Martha who’d been quiet for some time spoke up. ‘I don’t believe in ghosts. I’ve seen too many so-called séances with hysterical people, mostly ridiculously stupid actresses, who whipped themselves into a frenzy of believing all sorts of nonsense – contact with the dead, and even one who swore she’d lived in another time.’
Ellie didn’t want to say too much. ‘I think some people are more in tune or have a sensitivity to such things. I’d hate to dismiss it completely.’
‘I agree with Ellie,’ Jess chipped in, ‘there is so much that we don’t understand. I was reading about the Akashic records the other day, the belief that everything that happens in the world is imprinted on the unseen ether around us, present in every atom of the world and universe – like a multi-sensory photograph or holograph being constantly captured and kept on file.’
‘Now you’ve lost me with all this talk of hollow graphs and science. It sounds like a lot of gobbledygook to me,’ said Liberty, hitching up her shoulder bag. ‘I am dying to put this down, it is so heavy.’
‘This is your room, Liberty.’ Nancy waved her through and the others got a glimpse of a charming room in shades of eau de nil with flamboyant peonies and exotic birds perched on Chinese branches climbing over the walls.
The others heard her shouting with excitement and the sound of running taps as Liberty discovered her own bathroom before Nancy whisked them away and dropped them off one by one along the corridor. Cara’s room was next in line to Liberty’s with Martha on the opposite side. Ellie and Jess were given rooms at the back of the house overlooking the garden which rolled before them in varying sizes of green lawns, high yew hedges, and hidden spaces interspersed with traditional flower beds. Jess’s bedroom with chalk pink walls boasted a French bed with buttoned silk upholstery and a chaise longue in one corner. On the walls was a collection of silhouettes of people from past times. The profiles of soldiers and debutantes looked across at one another from ebony frames ranged around the marble mantelpiece. It looked as if it had been designed with Jess in mind with its Regency furniture and vast portraits of ladies dressed in white muslin.
Ellie’s room was perfection to her way of thinking; she loved anything vintage. In muted tones of Naples yellow in the patterned wallpaper and silvery grey satin falling to the floor in a cascade at the windows, the room was flooded in light. Sunbeams danced through the ancient embroidered lace like a bridal veil at a summer wedding, parted to give a stunning view over the beautiful garden. Touches of duck egg blue in the embroideries on the walls and in the milk glass vases on the mantelshelf were echoed in a shot of deeper blue silk in the dressing gown dangling from a padded hanger of cream silk. It looked like a film set left over from the 1930s and in contrast to Jess’s room, which was a Regency haven, Ellie couldn’t have wished for anything more glamorous. A deco dressing table complete with a mirrored surface and a triptych looking glass was topped with a selection of exquisite objects – a porcelain tray and boxes for jewels, a Japanese fan, a silver hairbrush enamelled with blue as vivid as a butterfly’s wing, and a cloisonné vase filled with old-fashioned roses. The bed draped with grey satin and ivory lace was flanked either side with paintings typical of the era, watercolours of primroses or lilac in turquoise bowls, and a still life, of paper lanterns suspended from branches of white blossom, hung above the fireplace. She almost couldn’t wait to go to bed when she’d be able to sink into the pile of satin covered cushions on her bed, pull the quilted eiderdown up to her throat and admire all the treats before her.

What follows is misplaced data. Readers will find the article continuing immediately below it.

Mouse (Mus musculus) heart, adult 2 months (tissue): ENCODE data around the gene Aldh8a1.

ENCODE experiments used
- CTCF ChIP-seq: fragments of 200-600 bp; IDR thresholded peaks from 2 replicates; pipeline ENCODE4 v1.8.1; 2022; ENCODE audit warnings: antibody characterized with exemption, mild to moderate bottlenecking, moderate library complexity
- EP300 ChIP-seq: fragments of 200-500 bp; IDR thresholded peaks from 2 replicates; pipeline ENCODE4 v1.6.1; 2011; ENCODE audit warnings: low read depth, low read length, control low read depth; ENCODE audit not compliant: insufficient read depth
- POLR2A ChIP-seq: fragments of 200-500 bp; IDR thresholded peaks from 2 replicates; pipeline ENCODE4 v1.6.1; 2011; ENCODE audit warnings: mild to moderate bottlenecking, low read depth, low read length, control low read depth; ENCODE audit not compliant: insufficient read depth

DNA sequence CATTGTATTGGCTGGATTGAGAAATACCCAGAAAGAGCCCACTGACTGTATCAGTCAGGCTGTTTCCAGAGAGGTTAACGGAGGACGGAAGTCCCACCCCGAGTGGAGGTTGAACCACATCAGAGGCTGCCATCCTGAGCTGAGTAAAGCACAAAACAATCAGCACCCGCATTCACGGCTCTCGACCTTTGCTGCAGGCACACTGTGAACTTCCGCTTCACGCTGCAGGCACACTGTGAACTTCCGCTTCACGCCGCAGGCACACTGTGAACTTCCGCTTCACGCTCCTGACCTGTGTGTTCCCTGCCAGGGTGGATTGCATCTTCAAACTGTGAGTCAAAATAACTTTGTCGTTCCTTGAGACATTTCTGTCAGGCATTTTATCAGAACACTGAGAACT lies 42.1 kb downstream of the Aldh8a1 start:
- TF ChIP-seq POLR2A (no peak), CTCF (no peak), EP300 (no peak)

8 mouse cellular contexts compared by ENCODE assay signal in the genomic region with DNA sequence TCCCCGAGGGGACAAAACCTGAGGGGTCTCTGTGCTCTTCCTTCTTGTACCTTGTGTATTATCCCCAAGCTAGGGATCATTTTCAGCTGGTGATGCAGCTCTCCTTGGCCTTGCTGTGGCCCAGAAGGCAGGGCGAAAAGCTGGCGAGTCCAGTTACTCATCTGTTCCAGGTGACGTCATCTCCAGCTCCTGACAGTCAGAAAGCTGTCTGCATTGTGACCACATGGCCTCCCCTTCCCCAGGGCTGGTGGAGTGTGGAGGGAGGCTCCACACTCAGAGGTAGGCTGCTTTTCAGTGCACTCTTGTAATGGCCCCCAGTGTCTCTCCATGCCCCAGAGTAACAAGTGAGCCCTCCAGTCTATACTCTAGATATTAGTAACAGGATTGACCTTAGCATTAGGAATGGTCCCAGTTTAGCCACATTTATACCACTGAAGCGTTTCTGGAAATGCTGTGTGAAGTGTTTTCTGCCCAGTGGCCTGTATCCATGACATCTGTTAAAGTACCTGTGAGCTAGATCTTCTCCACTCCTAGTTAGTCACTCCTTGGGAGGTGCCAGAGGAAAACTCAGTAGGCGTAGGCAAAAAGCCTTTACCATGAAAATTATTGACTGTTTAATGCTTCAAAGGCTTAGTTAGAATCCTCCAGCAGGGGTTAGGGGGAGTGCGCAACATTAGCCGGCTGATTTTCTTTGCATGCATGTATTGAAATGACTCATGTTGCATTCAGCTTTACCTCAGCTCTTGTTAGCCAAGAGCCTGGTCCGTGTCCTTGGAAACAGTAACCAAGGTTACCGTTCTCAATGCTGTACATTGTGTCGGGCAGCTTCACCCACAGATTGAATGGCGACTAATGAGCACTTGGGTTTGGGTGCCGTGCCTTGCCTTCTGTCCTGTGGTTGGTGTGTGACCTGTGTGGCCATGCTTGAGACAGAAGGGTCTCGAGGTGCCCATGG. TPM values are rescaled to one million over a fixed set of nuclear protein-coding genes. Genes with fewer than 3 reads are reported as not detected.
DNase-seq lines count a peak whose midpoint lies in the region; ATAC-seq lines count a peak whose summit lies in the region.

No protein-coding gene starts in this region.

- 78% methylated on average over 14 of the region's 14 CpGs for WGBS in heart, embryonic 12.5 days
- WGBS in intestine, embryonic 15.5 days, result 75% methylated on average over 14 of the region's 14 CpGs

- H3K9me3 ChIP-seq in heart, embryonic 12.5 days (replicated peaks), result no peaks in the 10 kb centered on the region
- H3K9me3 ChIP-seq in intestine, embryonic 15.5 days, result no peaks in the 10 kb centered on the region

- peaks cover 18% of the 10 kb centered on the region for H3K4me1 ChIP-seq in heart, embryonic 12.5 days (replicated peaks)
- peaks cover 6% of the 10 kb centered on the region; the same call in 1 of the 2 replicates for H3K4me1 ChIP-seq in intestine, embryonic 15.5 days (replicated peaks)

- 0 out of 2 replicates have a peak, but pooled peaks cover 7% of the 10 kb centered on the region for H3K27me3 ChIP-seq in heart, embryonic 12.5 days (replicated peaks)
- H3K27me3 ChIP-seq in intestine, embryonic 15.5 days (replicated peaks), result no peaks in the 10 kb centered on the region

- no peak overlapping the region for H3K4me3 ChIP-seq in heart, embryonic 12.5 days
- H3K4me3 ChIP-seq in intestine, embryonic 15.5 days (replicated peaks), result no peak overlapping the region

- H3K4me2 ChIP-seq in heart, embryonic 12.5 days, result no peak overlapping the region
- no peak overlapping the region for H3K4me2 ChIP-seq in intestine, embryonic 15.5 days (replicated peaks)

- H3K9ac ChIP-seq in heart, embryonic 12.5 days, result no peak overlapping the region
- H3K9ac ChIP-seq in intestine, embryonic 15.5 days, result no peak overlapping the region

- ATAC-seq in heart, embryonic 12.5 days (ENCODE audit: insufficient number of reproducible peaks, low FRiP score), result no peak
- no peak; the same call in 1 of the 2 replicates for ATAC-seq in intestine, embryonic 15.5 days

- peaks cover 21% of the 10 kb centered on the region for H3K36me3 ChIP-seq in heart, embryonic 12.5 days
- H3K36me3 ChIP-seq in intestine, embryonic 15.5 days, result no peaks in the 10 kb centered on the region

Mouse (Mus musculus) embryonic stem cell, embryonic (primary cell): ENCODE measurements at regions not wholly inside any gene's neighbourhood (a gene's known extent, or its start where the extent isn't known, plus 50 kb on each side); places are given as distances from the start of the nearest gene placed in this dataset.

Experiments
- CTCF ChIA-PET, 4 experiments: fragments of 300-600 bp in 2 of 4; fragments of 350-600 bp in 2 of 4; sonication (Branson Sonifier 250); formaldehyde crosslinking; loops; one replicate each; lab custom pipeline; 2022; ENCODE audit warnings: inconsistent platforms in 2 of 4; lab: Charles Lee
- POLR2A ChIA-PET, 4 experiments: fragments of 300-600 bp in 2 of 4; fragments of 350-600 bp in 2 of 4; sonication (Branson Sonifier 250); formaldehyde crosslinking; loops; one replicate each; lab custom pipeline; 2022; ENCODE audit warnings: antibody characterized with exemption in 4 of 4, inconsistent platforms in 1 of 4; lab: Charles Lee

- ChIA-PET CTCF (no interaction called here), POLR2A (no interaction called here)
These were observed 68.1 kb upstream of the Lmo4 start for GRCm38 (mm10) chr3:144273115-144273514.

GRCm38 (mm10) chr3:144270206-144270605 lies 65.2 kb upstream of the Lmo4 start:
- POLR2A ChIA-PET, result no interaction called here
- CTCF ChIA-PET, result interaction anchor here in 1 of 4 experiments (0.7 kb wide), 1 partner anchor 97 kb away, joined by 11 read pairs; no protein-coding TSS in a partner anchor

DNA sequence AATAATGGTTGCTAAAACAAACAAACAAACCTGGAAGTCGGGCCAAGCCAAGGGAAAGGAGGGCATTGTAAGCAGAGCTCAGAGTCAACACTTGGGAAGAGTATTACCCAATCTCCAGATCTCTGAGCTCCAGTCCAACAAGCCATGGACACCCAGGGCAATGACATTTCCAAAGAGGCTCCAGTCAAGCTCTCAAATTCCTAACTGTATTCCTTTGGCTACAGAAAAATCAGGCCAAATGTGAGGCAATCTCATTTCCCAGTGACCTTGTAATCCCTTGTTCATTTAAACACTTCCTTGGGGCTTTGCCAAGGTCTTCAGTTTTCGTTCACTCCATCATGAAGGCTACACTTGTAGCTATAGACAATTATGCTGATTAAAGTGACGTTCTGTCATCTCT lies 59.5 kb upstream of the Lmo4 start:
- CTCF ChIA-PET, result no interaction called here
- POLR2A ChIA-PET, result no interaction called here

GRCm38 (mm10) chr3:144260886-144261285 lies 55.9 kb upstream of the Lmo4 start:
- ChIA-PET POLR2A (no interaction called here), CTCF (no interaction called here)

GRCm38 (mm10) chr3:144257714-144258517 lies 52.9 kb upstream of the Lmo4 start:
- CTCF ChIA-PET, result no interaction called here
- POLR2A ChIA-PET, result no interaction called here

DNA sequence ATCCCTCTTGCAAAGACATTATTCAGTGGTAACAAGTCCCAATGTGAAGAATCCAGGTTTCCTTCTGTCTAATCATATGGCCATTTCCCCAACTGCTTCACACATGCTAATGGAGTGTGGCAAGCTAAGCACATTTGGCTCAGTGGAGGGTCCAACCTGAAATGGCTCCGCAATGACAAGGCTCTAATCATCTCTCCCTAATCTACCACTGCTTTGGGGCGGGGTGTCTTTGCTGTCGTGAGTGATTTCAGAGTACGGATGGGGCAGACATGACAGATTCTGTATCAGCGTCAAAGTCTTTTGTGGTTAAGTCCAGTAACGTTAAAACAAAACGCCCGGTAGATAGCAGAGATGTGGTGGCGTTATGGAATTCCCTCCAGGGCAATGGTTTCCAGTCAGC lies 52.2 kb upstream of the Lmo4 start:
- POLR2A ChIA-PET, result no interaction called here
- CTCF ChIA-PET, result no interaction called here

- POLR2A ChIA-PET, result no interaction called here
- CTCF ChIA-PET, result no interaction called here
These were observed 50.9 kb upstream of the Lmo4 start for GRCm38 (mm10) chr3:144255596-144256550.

‘I am so happy,’ said Jess, sitting down at Ellie’s dressing table and opening the lid of a jewel box. ‘I don’t know how you’ve persuaded the others to come but I’m so glad you did. You’re the most wonderful friend a girl could wish for – thank you.’
‘I only hope that you don’t regret those words when Liberty and Cara realise they’ve got to get their hands dirty,’ Ellie said, laughing as she sat down on a slipper chair in the corner.